Nyeleni, the legend, statue

photo courtesy Andrianna Natsoulas

Nyeleni, the legend, statue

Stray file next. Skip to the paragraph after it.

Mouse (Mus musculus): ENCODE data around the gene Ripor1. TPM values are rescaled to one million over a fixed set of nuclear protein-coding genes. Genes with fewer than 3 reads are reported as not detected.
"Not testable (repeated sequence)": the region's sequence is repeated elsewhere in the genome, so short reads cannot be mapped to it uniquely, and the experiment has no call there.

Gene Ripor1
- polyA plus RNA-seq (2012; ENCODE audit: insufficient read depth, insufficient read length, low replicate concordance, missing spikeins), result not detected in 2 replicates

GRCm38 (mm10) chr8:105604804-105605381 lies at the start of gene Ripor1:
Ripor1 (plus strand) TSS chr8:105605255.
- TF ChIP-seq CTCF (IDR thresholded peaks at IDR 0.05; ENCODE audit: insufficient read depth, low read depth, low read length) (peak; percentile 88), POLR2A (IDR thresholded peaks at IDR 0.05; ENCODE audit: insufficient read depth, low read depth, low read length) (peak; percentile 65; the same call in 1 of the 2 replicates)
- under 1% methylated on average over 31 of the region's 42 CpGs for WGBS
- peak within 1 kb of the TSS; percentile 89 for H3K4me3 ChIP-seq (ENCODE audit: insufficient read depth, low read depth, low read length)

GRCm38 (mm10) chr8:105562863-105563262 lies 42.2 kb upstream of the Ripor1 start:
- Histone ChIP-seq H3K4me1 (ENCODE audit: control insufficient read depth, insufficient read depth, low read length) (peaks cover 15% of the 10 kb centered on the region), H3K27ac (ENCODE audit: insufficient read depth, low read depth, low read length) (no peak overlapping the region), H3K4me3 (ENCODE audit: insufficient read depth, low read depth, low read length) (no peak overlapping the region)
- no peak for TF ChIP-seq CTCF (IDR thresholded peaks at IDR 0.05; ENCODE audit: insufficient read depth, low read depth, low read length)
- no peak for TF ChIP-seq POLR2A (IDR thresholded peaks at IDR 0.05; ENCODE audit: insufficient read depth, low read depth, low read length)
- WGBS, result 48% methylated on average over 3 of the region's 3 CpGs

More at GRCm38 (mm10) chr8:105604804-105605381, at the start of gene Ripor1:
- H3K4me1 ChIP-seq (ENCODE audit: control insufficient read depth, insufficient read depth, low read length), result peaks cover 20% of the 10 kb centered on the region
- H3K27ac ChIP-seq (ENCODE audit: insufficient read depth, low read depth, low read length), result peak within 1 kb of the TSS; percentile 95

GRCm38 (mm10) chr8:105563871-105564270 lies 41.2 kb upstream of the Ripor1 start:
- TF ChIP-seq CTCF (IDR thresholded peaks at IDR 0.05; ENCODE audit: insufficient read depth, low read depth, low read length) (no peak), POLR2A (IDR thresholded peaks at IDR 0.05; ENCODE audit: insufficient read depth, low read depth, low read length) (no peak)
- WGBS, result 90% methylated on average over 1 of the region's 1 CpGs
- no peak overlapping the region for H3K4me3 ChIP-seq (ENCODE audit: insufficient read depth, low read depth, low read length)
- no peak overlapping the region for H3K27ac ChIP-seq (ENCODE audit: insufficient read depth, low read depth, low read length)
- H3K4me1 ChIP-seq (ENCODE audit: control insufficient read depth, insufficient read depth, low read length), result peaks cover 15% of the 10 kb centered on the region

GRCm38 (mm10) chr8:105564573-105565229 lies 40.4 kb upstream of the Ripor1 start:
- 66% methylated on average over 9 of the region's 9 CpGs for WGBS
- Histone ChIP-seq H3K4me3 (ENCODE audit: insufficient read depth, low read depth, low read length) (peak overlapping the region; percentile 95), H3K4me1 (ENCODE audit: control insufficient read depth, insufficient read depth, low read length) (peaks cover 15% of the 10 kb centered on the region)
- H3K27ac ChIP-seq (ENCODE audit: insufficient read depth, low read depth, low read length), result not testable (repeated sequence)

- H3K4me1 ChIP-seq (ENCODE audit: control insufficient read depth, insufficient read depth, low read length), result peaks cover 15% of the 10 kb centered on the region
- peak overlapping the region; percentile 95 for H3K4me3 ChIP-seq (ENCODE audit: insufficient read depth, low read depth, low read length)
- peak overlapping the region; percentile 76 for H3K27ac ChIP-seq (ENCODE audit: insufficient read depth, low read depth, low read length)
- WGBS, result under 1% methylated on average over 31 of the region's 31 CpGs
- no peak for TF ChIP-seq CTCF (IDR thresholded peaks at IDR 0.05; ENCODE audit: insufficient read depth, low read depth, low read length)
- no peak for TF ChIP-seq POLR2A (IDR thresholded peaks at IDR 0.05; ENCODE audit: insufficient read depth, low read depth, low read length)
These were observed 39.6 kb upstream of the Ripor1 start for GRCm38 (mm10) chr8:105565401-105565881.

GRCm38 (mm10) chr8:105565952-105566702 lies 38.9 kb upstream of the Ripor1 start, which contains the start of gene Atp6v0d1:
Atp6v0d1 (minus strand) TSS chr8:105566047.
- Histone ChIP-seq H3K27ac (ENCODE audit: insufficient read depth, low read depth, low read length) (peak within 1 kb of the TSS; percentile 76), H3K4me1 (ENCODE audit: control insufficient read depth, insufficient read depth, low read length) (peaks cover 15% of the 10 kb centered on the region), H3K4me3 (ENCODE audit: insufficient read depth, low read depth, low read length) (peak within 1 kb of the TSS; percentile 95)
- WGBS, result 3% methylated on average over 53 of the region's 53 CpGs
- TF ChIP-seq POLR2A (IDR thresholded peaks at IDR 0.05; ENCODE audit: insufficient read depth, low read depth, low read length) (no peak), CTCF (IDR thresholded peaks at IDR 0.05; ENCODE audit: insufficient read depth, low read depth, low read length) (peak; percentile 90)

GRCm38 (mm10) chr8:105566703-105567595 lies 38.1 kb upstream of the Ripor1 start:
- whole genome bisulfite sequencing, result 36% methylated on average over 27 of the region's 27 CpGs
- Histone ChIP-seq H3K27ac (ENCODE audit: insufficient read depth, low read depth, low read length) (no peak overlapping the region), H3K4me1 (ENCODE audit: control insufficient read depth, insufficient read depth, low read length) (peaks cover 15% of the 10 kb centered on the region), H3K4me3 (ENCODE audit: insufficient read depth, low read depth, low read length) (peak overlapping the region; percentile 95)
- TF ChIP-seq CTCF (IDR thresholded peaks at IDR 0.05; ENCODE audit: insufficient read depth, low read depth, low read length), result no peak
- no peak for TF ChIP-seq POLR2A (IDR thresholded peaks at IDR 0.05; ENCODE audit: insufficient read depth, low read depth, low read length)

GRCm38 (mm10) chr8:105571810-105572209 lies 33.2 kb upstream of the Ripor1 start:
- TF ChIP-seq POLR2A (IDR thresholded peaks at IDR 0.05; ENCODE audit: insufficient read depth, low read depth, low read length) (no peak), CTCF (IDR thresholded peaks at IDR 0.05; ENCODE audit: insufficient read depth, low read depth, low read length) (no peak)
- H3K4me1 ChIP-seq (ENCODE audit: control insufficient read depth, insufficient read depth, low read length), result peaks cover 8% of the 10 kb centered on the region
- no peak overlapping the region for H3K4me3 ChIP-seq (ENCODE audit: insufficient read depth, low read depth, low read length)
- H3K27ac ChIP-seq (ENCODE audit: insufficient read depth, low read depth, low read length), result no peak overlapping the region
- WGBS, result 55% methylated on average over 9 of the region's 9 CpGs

There were many positive, long lasting outcomes of Nyéléni 2007. A Declaration was endorsed that includes the six pillars of food sovereignty. The regions committed to the creation of regional Food Sovereignty Alliances. NOFA is a member of the US Food Sovereignty Alliance and the Northeast Regional Assembly has convened their annual meetings in conjunction with the NOFA Summer Conference two years in a row. The USFSA has organized activities, including agroecology encounters, across the country to strengthen the food sovereignty movement through dialogue, trainings and community building. The village itself is active. It serves as a training retreat for organizations working on food sovereignty, especially those based in Africa. The Nyéléni Newsletter is produced on a regular basis, covers a range of issues related to Food Sovereignty, and is distributed in three languages across the world. Nyéléni is still recognized as a milestone and an inspiration in the food sovereignty movement.